Format

Send to:

Choose Destination
See comment in PubMed Commons below
Ann Emerg Med. 2014 Aug;64(2):153-62. doi: 10.1016/j.annemergmed.2014.02.003. Epub 2014 Mar 11.

Risk of traumatic brain injuries in children younger than 24 months with isolated scalp hematomas.

Author information

  • 1Pediatrics, Division of Emergency Medicine, Columbia University College of Physicians and Surgeons, New York, NY. Electronic address: psd6@columbia.edu.
  • 2Department of Emergency Medicine, University of California Davis School of Medicine, Sacramento, CA.
  • 3Division of Emergency Medicine, Children's Hospital Boston, Boston, MA.
  • 4Department of Pediatrics, University of Utah, Salt Lake City, UT.
  • 5Department of Pediatrics, University of Maryland, Baltimore, MD.
  • 6Holy Cross Hospital, Silver Spring Emergency Physicians, Silver Spring, MD.
  • 7Emergency Medicine, Helen DeVos Children's Hospital, Grand Rapids, MI.
  • 8Children's National Medical Center, Emergency Division, District of Columbia.
  • 9Department of Surgery, University of California Davis School of Medicine, Sacramento, CA.
  • 10Department of Emergency Medicine, University of California Davis School of Medicine, Sacramento, CA; Department of Pediatrics, University of California Davis School of Medicine, Sacramento, CA.

Abstract

STUDY OBJECTIVE:

We aimed to determine the association between scalp hematoma characteristics and traumatic brain injuries in young children with blunt head trauma who have no other symptoms or signs suggestive of traumatic brain injuries (defined as "isolated scalp hematomas").

METHODS:

This was a secondary analysis of children younger than 24 months with minor blunt head trauma from a prospective cohort study in 25 Pediatric Emergency Care Applied Research Network emergency departments. Treating clinicians completed a structured data form. For children with isolated scalp hematomas, we determined the prevalence of and association between scalp hematoma characteristics and (1) clinically important traumatic brain injury (death, neurosurgery for traumatic brain injury, intubation >24 hours for traumatic brain injury, or positive computed tomography (CT) scan in association with hospitalization ≥2 nights for traumatic brain injury); and (2) traumatic brain injury on CT.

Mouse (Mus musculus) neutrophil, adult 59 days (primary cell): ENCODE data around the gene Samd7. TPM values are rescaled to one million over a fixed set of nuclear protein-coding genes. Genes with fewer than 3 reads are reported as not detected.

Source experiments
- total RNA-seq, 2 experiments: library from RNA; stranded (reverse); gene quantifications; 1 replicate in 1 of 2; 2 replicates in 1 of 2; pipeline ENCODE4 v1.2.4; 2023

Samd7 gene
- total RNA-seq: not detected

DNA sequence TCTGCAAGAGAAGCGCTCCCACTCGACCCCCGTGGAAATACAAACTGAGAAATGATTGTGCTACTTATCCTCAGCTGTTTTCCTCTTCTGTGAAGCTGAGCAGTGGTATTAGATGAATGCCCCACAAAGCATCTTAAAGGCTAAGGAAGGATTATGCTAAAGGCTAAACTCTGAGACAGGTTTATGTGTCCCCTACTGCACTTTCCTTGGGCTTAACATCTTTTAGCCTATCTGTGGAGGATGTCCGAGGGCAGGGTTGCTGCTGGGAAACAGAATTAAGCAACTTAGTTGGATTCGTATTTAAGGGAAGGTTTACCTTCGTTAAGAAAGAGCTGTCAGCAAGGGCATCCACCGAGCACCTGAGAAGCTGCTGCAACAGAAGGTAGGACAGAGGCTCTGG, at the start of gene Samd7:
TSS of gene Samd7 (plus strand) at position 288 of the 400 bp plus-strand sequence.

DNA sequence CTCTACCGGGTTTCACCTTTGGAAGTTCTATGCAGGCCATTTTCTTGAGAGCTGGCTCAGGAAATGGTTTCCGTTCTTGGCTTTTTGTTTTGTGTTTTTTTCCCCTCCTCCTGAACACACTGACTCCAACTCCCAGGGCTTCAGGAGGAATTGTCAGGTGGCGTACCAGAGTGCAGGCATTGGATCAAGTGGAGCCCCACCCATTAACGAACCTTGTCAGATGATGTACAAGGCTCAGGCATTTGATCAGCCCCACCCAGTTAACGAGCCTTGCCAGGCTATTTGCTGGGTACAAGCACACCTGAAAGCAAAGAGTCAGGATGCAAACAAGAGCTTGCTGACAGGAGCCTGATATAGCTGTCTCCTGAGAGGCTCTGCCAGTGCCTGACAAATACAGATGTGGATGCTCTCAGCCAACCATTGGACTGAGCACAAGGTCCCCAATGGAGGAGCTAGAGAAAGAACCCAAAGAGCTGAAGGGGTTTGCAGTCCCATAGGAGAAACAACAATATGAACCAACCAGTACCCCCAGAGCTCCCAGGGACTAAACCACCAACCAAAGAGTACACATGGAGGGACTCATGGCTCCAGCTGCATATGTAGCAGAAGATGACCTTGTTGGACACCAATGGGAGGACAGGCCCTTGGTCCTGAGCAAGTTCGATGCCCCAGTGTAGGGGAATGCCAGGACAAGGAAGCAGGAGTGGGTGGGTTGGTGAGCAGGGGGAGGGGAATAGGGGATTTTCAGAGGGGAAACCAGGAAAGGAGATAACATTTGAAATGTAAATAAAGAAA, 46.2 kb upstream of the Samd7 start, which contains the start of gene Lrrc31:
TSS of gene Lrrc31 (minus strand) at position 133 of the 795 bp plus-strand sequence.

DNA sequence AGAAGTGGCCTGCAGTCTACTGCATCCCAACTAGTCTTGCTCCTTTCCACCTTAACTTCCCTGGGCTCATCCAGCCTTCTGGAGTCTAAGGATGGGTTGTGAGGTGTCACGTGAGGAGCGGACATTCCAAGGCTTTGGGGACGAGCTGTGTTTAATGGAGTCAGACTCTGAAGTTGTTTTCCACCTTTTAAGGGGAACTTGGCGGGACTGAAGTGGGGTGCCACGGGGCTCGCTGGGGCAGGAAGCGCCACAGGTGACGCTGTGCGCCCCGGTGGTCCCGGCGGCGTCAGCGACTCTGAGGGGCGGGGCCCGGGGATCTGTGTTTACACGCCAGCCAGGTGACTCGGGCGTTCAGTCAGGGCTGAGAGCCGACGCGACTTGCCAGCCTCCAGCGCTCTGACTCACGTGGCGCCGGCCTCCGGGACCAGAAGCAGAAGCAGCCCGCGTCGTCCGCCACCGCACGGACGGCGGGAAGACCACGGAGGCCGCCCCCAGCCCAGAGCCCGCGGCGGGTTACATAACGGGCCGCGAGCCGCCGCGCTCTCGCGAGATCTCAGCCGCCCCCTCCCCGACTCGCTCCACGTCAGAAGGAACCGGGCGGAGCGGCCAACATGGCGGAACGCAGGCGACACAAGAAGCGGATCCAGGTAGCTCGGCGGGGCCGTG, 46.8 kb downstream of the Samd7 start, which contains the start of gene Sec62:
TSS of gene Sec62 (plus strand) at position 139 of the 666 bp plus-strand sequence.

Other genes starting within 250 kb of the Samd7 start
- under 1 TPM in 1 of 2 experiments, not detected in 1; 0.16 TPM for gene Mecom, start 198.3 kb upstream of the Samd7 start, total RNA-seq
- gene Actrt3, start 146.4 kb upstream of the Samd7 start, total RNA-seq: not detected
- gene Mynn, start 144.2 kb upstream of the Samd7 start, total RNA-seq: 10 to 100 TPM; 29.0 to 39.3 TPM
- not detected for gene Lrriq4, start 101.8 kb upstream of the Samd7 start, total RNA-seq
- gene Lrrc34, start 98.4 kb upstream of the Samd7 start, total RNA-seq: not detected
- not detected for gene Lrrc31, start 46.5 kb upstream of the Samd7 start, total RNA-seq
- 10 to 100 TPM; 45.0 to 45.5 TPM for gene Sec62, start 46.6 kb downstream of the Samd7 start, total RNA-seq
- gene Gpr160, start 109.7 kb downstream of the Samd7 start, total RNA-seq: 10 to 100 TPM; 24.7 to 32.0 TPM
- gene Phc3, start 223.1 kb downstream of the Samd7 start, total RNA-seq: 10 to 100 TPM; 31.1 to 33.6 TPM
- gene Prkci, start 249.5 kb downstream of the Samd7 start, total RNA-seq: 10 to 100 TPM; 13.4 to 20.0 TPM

RESULTS:

Of 10,659 patients younger than 24 months were enrolled, 2,998 of 10,463 (28.7%) with complete data had isolated scalp hematomas. Clinically important traumatic brain injuries occurred in 12 patients (0.4%; 95% confidence interval [CI] 0.2% to 0.7%); none underwent neurosurgery (95% CI 0% to 0.1%). Of 570 patients (19.0%) for whom CTs were obtained, 50 (8.8%; 95% CI 6.6% to 11.4%) had traumatic brain injuries on CT. Younger age, non-frontal scalp hematoma location, increased scalp hematoma size, and severe injury mechanism were independently associated with traumatic brain injury on CT.

CONCLUSION:

In patients younger than 24 months with isolated scalp hematomas, a minority received CTs. Despite the occasional presence of traumatic brain injuries on CT, the prevalence of clinically important traumatic brain injuries was very low, with no patient requiring neurosurgery. Clinicians should use patient age, scalp hematoma location and size, and injury mechanism to help determine which otherwise asymptomatic children should undergo neuroimaging after minor head trauma.

Copyright © 2014 American College of Emergency Physicians. Published by Mosby, Inc. All rights reserved.

PMID:
24635991
[PubMed - indexed for MEDLINE]
PubMed Commons home

PubMed Commons

0 comments
How to join PubMed Commons

    Supplemental Content

    Full text links

    Icon for Elsevier Science
    Loading ...
    Write to the Help Desk